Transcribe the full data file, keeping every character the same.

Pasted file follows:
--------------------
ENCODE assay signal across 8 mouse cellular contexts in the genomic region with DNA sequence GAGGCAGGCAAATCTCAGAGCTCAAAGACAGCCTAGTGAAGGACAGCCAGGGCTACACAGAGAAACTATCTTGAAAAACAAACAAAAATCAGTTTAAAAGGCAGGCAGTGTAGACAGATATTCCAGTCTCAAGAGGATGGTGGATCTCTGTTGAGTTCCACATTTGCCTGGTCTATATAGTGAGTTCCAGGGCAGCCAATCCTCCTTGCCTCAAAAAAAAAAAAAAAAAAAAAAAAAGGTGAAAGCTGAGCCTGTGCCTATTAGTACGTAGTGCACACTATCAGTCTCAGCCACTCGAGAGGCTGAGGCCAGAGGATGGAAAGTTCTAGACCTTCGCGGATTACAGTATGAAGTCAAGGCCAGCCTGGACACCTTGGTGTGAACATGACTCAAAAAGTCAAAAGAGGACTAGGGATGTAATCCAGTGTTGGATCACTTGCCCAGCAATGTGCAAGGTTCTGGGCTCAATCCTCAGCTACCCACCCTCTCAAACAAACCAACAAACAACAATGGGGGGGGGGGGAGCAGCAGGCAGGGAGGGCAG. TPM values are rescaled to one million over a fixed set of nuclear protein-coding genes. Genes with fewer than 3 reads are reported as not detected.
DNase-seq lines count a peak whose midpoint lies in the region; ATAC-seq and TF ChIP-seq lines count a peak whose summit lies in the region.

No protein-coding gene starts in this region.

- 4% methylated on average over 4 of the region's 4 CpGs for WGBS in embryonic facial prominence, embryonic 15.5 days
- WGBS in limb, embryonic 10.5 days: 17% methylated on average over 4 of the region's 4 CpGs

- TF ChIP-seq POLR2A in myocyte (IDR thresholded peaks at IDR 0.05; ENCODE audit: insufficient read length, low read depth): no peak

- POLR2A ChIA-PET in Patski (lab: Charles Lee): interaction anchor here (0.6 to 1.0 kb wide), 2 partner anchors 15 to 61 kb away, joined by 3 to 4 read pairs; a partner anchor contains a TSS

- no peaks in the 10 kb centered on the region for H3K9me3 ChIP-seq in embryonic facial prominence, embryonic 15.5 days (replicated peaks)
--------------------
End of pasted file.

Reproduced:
ENCODE assay signal across 8 mouse cellular contexts in the genomic region with DNA sequence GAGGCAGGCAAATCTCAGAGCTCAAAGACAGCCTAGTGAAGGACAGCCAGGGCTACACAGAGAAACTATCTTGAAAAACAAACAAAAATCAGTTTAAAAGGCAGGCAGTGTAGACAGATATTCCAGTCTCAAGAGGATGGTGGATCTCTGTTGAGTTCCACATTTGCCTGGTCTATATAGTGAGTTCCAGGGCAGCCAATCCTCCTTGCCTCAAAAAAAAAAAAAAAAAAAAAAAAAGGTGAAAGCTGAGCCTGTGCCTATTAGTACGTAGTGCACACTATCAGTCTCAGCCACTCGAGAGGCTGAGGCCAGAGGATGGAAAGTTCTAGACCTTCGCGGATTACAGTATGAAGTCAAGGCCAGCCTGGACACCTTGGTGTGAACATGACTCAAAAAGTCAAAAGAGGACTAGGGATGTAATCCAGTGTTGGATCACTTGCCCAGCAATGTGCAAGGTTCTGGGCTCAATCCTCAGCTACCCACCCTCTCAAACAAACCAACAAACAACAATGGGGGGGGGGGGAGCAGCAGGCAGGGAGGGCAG. TPM values are rescaled to one million over a fixed set of nuclear protein-coding genes. Genes with fewer than 3 reads are reported as not detected.
DNase-seq lines count a peak whose midpoint lies in the region; ATAC-seq and TF ChIP-seq lines count a peak whose summit lies in the region.

No protein-coding gene starts in this region.

- 4% methylated on average over 4 of the region's 4 CpGs for WGBS in embryonic facial prominence, embryonic 15.5 days
- WGBS in limb, embryonic 10.5 days: 17% methylated on average over 4 of the region's 4 CpGs

- TF ChIP-seq POLR2A in myocyte (IDR thresholded peaks at IDR 0.05; ENCODE audit: insufficient read length, low read depth): no peak

- POLR2A ChIA-PET in Patski (lab: Charles Lee): interaction anchor here (0.6 to 1.0 kb wide), 2 partner anchors 15 to 61 kb away, joined by 3 to 4 read pairs; a partner anchor contains a TSS

- no peaks in the 10 kb centered on the region for H3K9me3 ChIP-seq in embryonic facial prominence, embryonic 15.5 days (replicated peaks)